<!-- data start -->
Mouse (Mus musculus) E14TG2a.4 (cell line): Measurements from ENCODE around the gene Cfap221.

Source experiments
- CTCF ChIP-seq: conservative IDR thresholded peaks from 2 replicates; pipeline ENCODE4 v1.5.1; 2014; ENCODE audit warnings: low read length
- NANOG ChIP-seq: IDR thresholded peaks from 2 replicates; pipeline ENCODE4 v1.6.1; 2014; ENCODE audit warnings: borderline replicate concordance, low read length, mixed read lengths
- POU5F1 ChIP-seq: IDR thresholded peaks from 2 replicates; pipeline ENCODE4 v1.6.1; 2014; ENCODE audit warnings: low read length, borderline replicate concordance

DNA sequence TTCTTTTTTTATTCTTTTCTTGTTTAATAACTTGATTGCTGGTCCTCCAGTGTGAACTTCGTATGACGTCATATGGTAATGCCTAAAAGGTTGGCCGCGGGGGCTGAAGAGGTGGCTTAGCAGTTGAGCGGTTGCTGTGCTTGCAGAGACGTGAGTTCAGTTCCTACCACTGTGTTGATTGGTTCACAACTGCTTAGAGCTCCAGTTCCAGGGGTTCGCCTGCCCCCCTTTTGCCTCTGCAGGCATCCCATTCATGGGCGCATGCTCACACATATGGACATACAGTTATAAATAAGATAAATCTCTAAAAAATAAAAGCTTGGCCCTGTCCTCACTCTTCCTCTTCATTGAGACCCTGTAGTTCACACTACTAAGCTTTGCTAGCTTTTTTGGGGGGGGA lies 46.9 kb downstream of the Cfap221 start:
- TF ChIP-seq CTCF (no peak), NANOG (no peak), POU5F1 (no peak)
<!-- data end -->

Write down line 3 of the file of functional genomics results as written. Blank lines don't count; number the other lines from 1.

- CTCF ChIP-seq: conservative IDR thresholded peaks from 2 replicates; pipeline ENCODE4 v1.5.1; 2014; ENCODE audit warnings: low read length